• Some creators prefer privacy / use pen names etc. I love to write in a variety of characters. Some call it a multi-personality disorder. I call it creative writing as I don't act out these different characters in real life, I just write about them.

  • Until Steemit is a "proven" platform why should I or anyone else risk previous works and reputation? If I told you I have articles I wrote for websites like, what difference does that make to the next post I decide to write for Steemit? An article I wrote as an example 2 years ago for website A doesn't translate over to a quality article for a Steemit post today. The real issue is not "who" the author is, it is "does steemit have a gaming the system" issue.

  • Why would a content creator release their top tier work here right now when payouts seem to be a gamble or based on having a solid relationship with accounts with the voting power? For the majority, the payouts are far subpar compared to what you get paid freelancing.

  • Just because you read a metric fuck ton of online articles on how to be a successful blogger by people like Jon Morrow, Pat Flynn or Tim Ferriss (no discredit meant to them) as an example, does not mean every person needs to or wants to "brand" themselves on a personal level. That just is just the current trend. In 5 years a new trend will be the new thing anyway.

  • Until you have been stalked or harassed by some crazy NuckFit because he or she disagreed with an article you wrote 5 years ago, you have no idea how important anonymity might be. The ability to hire security services can surely help in these instances, but why in the world can a person not produce high-quality content on Steemit anonymous and be rewarded for it?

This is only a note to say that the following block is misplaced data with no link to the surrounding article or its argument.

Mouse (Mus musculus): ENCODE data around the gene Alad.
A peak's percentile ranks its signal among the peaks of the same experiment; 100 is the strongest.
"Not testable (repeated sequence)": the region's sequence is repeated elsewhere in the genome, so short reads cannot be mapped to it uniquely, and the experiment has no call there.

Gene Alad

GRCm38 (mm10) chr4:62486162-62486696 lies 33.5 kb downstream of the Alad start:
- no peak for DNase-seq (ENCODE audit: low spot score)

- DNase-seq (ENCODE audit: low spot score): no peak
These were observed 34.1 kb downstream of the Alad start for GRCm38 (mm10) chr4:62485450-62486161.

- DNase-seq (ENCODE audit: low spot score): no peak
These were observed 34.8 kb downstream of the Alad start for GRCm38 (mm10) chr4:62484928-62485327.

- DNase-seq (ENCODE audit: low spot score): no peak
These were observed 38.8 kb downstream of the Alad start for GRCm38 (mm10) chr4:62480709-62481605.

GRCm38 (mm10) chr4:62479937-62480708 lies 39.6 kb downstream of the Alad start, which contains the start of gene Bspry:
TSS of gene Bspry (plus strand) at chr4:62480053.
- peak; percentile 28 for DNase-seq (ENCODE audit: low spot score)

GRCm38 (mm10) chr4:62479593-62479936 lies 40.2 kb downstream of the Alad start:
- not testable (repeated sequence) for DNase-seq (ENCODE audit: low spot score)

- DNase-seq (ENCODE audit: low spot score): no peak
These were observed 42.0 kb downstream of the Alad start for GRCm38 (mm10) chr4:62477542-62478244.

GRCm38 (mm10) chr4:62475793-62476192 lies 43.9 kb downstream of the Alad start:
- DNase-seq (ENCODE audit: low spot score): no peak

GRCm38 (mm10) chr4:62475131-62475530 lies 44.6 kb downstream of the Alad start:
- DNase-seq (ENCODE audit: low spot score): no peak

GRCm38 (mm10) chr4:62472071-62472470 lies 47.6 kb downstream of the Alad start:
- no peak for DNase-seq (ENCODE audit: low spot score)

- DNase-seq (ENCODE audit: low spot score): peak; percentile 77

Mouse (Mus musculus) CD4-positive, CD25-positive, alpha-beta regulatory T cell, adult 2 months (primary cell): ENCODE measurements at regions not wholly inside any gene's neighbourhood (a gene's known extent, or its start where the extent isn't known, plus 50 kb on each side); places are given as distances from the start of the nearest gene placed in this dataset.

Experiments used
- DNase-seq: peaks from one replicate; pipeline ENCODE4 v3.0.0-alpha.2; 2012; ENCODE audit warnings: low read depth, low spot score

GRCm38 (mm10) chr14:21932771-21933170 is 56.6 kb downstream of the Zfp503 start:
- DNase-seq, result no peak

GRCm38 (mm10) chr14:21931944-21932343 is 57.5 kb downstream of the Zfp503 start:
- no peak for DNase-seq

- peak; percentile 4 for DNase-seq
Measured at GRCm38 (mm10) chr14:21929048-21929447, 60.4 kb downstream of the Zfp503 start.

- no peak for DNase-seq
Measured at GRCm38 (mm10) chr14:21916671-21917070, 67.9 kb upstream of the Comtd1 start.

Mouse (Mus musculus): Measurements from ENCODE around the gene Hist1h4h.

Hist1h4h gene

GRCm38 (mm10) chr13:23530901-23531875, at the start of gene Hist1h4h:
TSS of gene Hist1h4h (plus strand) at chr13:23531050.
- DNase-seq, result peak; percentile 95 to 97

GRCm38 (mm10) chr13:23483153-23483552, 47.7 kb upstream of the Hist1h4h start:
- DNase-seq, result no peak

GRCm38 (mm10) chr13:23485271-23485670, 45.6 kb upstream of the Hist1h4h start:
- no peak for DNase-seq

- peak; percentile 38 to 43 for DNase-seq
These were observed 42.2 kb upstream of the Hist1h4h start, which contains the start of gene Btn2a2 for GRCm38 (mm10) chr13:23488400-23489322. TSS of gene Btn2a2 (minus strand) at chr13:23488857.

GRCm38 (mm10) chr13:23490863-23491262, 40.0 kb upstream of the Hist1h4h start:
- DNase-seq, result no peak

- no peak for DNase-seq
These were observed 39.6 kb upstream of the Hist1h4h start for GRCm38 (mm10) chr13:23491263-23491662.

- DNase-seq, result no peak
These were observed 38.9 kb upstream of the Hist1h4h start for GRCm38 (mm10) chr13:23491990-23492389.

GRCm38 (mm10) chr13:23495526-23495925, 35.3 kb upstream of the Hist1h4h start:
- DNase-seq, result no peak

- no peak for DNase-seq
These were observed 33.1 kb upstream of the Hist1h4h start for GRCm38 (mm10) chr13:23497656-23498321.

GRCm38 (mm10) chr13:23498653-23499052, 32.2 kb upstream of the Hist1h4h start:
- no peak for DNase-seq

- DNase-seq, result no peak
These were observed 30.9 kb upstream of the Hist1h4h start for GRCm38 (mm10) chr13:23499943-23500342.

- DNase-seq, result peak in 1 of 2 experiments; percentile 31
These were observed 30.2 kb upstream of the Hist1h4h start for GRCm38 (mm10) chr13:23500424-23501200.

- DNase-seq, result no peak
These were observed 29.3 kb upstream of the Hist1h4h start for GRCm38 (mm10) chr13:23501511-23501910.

• What if a content creator is a young, new up and coming creator? They basically have no name at this point. Do you suggest Steemit become an elitist community that won't welcome those who are? I remember exactly who gave me my first writing oppurtunity with a payment attached to it. I am forever grateful and will never forget where I started from.

I could add more, but I think by now I should have made a distinct point.

Until the platform can prove itself to the masses, we shouldn't be asked to prove anything to the platform, including identity. Right now I feel Steemit is more of a playground to test things out to help produce a wonderful platform and community someday.

Demanding a person's identity is just as bad as the everyday government metalling we face every day.

We should be voting on the quality of the content created not by who created it (I am referring to pure original content), minus the thieves, plagiarizer's etc. of course.

Of course, there is some merit in those who have decided to brand themselves and bring that followship with them to various places. But anyone upvoting only based on those premises alone are doing a huge disservice to the success of Steemit.

If you are interested in the post I was referring to that inspired me to write this post, it can be found here.


Fat-Like-Buddha (James)